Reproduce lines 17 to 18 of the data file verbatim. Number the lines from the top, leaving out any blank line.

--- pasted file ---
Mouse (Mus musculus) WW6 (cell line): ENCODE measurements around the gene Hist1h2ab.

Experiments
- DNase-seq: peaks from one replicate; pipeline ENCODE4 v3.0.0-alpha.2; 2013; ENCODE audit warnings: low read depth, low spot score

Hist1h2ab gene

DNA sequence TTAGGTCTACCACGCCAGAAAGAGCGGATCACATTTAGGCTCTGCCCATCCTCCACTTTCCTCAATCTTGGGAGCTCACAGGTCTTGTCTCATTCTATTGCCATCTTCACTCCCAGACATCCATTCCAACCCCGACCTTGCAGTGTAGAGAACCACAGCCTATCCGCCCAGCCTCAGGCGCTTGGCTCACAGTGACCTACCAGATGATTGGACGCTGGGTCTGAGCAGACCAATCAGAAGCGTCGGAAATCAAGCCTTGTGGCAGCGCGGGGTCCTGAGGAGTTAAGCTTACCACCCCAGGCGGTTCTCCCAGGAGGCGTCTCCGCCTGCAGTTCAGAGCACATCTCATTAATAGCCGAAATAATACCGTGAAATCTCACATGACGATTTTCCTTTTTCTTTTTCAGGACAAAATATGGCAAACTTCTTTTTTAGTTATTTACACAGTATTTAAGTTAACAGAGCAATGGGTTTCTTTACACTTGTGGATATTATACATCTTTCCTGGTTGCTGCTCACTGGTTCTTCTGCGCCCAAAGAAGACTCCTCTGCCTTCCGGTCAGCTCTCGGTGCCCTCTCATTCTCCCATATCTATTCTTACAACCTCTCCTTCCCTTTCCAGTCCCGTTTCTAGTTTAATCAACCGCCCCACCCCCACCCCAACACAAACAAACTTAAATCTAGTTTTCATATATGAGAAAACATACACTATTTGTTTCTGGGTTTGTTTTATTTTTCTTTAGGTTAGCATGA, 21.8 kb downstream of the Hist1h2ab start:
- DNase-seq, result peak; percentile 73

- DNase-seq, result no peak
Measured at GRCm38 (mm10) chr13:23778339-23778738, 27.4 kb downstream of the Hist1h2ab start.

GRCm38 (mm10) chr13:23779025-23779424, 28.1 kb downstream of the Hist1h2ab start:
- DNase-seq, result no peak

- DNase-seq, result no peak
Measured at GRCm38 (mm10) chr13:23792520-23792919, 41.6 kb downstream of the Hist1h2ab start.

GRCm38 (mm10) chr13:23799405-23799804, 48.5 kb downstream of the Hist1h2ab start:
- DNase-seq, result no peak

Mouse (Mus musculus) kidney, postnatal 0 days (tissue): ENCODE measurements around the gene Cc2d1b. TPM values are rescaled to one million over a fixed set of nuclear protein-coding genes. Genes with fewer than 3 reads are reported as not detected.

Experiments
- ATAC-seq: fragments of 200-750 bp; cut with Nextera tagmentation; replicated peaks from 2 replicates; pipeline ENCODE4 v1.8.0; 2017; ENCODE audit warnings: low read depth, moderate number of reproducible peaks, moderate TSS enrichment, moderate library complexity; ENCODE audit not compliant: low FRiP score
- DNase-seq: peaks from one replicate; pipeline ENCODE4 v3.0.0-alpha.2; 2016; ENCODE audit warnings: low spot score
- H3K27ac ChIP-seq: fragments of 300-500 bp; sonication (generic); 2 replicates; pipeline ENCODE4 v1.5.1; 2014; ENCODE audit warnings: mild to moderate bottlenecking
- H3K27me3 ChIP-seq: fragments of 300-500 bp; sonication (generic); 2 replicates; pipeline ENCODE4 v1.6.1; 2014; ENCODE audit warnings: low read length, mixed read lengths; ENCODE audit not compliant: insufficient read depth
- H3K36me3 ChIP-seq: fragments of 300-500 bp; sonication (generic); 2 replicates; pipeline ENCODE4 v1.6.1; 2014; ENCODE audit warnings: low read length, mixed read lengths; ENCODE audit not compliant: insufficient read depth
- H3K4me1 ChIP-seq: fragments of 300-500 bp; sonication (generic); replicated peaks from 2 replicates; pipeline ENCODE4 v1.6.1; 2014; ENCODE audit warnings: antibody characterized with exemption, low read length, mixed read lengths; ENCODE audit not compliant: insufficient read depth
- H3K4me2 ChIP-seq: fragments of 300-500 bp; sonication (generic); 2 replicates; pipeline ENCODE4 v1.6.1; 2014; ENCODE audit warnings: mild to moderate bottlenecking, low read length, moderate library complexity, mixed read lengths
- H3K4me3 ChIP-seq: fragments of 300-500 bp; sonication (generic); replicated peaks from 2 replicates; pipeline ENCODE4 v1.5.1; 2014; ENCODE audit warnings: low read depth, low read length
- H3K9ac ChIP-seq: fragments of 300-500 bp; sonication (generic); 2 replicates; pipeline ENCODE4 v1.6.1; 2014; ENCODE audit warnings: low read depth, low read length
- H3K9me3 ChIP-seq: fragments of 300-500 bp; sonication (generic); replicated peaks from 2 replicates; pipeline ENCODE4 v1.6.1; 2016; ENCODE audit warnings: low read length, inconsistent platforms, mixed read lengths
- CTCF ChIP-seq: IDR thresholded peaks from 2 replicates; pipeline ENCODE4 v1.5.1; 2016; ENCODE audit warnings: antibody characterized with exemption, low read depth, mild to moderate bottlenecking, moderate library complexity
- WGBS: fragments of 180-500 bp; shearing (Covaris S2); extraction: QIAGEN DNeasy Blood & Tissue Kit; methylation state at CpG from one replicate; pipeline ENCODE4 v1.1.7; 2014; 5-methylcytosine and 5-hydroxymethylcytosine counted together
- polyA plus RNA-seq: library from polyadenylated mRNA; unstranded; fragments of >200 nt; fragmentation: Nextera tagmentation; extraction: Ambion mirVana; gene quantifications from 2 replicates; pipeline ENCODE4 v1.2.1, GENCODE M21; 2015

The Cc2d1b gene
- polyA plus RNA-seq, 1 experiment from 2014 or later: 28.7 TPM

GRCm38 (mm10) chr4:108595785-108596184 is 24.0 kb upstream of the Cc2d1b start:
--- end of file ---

- ATAC-seq: fragments of 200-750 bp; cut with Nextera tagmentation; replicated peaks from 2 replicates; pipeline ENCODE4 v1.8.0; 2017; ENCODE audit warnings: low read depth, moderate number of reproducible peaks, moderate TSS enrichment, moderate library complexity; ENCODE audit not compliant: low FRiP score
- DNase-seq: peaks from one replicate; pipeline ENCODE4 v3.0.0-alpha.2; 2016; ENCODE audit warnings: low spot score